Islam originated as a revolutionized sect of Judaism and Christianity. What did Muhammad teach? He taught that the god of the Judaic prophets had come to him and presented him with a message. According to Muhammad the Judaic god-who he called al-Ilah for cultural reasons-had come to him and told him that the Jews and Christians had misinterpreted, edited, and manipulated his message. They no longer understood the true nature of their god.

So, you see, Muhammad-the founder of Islam-taught of the Judaic god. “Allah” and “Elohim” are the same deities-by root.

The second error is that Allah is not the name of Islamic divinity, and Elohim is a term used to substitute the name of the Judaic divinity. So, your investigation wasn’t actually investigating the etymology of the names of these gods, but rather terms used to reference them.

According to Islam god has no name. According to Judaism nobody can pronounce his name. To quote my blog:


According to Exodus, when Moses asked God for his name God replied with a long lost Hebrew term that was purposefully designed to be spoken only in first person. In other words, you could not use (verbally or in writing) this term without referring to yourself as God. To avoid this blasphemy Moses removed the vowels and left the Tetragrammaton: YHWH.

The trial of this was that oral recitation of the scriptures has ever been a major cornerstone in Judeo/Christian worship and nobody could pronounce YHWH. To get around this boundary early manuscripts substituted it with Elohim, old English bibles replaced it with Jehovah, and most modern bibles use Yahweh.





Ah, now in this quote:


how closely linked is Allah to Elohim? Well to find this out we need to look at the roots of Elohim


Perhaps you meant investigate the roots of the god represented by the term Elohim? Well, that’s not really what you did. What you did was investigate the etymology. But, let’s ignore that for a moment because you were onto a good point. However, there’s still an error. It’s not actually necessary to investigate the roots of Elohim-because this deity came first.

Actually, it’s only necessary to investigate the roots of Allah. Where did Allah come from? Well, once again Muhammad taught that the Judaic God came to him. So, once again, by root Allah and Elohim are two terms making reference to the same entity.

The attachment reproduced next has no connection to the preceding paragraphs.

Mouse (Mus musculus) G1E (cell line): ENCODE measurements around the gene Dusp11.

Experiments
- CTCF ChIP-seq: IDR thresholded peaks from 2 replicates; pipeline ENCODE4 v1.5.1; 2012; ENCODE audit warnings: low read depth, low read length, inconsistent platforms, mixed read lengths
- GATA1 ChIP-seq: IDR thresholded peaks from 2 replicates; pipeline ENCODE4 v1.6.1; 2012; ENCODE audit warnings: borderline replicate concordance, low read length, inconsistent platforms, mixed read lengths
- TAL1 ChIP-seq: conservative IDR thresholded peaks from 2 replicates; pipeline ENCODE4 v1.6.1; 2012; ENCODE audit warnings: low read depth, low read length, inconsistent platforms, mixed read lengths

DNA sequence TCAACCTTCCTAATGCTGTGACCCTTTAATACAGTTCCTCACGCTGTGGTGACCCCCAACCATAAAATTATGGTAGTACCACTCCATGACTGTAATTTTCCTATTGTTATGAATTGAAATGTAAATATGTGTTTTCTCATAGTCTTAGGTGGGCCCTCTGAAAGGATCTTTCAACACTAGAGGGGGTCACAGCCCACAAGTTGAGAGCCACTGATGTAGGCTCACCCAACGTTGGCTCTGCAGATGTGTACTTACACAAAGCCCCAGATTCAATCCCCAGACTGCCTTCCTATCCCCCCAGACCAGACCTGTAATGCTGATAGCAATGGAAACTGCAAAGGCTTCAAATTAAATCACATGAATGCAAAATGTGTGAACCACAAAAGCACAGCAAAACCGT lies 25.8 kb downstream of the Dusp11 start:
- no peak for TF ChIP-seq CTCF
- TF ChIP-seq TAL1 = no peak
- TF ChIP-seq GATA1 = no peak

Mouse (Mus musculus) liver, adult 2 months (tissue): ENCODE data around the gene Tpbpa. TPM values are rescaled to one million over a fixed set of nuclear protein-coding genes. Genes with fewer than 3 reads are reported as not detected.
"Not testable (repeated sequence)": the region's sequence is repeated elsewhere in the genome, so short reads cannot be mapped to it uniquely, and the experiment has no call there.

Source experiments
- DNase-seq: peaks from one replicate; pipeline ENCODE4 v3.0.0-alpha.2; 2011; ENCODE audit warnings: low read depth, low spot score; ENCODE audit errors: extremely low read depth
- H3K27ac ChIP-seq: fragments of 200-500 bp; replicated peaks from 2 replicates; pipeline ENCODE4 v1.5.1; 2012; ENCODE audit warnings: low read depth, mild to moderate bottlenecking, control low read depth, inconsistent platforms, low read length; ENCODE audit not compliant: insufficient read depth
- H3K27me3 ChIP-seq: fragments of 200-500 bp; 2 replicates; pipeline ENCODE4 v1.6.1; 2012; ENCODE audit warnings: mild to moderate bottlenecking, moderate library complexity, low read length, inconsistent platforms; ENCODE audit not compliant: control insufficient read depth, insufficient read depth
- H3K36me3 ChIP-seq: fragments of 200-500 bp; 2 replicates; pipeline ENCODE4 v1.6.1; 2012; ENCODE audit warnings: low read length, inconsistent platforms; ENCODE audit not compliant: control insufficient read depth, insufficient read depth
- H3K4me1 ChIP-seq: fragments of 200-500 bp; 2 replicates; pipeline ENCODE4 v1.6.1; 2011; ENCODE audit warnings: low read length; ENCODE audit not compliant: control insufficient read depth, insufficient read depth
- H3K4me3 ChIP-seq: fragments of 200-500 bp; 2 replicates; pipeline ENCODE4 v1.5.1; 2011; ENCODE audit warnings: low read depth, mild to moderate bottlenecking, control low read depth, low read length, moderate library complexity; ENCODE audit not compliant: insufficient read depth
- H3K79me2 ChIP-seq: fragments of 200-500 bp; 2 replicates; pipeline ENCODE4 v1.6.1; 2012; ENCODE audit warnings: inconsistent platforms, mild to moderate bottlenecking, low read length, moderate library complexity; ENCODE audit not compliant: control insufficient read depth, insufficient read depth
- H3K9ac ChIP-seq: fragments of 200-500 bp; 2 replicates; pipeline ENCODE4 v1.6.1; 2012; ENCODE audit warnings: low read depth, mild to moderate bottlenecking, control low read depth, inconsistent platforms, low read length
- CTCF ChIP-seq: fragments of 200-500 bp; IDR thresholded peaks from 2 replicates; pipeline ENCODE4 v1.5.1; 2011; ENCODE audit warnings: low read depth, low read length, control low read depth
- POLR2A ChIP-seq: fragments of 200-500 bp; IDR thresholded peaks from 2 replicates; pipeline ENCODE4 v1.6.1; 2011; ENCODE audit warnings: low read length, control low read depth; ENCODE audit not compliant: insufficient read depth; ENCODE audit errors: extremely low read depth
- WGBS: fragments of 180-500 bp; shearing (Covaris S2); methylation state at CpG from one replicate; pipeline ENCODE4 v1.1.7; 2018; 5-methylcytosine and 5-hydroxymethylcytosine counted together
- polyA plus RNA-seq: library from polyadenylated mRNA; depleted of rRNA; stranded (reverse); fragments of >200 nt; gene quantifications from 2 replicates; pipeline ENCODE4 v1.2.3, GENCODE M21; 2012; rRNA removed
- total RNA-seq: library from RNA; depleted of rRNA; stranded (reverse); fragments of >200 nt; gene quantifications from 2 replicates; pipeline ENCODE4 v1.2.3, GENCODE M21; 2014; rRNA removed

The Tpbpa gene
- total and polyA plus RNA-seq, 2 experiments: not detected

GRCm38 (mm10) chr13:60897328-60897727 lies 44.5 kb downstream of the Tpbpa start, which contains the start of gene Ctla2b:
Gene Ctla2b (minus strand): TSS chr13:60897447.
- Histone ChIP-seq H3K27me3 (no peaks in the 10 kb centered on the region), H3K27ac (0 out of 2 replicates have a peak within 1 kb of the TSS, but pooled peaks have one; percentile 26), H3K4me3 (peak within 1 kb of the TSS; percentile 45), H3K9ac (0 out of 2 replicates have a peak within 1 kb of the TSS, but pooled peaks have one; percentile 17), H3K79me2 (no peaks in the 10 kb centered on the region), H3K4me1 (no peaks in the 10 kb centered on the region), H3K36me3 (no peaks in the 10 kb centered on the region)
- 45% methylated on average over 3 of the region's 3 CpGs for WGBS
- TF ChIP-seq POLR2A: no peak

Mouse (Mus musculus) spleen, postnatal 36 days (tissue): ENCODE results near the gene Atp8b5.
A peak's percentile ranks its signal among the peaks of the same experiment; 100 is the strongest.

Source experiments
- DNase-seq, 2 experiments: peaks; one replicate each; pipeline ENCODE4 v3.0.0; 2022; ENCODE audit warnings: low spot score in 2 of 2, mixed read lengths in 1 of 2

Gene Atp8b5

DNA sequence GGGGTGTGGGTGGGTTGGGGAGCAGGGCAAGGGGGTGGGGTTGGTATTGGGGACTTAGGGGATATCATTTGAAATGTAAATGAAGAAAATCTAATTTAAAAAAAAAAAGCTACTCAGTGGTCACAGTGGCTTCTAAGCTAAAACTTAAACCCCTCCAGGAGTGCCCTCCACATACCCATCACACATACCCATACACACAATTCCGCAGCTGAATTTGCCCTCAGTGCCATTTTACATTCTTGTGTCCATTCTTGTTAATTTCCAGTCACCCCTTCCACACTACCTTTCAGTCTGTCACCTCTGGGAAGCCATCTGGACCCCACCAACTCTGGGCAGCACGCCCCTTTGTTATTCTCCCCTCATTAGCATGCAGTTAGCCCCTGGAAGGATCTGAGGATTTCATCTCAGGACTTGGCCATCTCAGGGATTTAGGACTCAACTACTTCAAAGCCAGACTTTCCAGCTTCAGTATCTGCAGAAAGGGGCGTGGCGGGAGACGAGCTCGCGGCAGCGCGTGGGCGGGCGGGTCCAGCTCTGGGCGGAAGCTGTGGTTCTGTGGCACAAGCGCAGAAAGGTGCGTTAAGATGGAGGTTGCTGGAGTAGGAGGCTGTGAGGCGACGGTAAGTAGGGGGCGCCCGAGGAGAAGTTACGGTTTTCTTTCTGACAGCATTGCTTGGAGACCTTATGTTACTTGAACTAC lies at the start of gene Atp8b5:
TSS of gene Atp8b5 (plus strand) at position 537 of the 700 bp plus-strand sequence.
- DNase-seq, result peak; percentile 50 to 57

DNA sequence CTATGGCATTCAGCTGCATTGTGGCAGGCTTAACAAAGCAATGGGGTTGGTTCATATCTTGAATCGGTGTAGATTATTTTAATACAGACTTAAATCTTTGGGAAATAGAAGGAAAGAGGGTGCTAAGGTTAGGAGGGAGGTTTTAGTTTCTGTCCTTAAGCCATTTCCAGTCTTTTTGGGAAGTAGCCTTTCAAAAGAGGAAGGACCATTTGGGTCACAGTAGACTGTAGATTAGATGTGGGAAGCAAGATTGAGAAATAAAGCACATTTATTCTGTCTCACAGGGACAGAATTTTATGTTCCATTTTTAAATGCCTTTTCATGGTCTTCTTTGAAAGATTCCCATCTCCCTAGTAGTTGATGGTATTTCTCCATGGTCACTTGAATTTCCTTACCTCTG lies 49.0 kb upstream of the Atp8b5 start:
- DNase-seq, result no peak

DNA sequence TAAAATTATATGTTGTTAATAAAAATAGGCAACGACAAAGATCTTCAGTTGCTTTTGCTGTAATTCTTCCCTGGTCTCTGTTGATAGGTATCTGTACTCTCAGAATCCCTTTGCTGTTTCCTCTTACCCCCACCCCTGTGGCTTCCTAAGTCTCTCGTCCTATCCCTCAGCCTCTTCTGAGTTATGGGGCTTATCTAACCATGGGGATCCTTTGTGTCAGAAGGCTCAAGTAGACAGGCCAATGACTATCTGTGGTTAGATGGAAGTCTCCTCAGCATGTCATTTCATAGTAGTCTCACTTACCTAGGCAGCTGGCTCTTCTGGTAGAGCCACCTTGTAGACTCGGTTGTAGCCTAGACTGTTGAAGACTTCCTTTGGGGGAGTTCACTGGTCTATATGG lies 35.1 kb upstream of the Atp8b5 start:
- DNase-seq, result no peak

Whatever the case, I am immensely grateful for your contribution to this thread. It was incredibly interesting to read, and I was actually educated about some things. I’m always happy to see somebody post in this group, especially when they actually give some thought to those posts! You seem very intellectual (from what I've seen so far,) and I’m glad to have you here.


LordShangYang wrote:

Someone else has probably already mentioned this, but if not here goes. The Magi were almost definitely Zoroastrean astrologers. They were probably not kings, but advisers to kings. They would have been one of the most dominant religions in the area with their strongest near by center of worship being Iran.

The similarities in religion are not actually direct though. Zoroastreanism is a highly dualistic religion with a strong belief in absolute good and absolute evil. Judaism didn't develop these elements until later. The book of Enoch shows a strong blending of Zoroastrean, Jewish, and Mesopotamian belief.

As the teachings of Jesus reflect a stronger connection to Escene belief than they do to other sects it is likely he would have read that text.


Yeah, I more or less told her what you did:


The Magi were a tribe of Zoroastrian priests, and probably came from Persia-likely, on foot. Little is know about Zoroastrianism-but we do know that many of their beliefs coincided with Jewish beliefs. It’s quite likely, then, that they studied the Jewish scriptures. The bible says they saw a star and followed it. If they really did study the Tanakh and Torah they may have recognized the star as the item mentioned in Numbers 24:17.

Certain aspects are shared between Jews and Zoroastrians. We don't know much about the religion in that time, but it's highly possible, maybe even likely, that they believe some of the Jewish prophesies


*edit compiled posts - ~Kimmm6

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Ha, ha, ha! Never play with missionaries. They mastered the way of translation. Pick another field.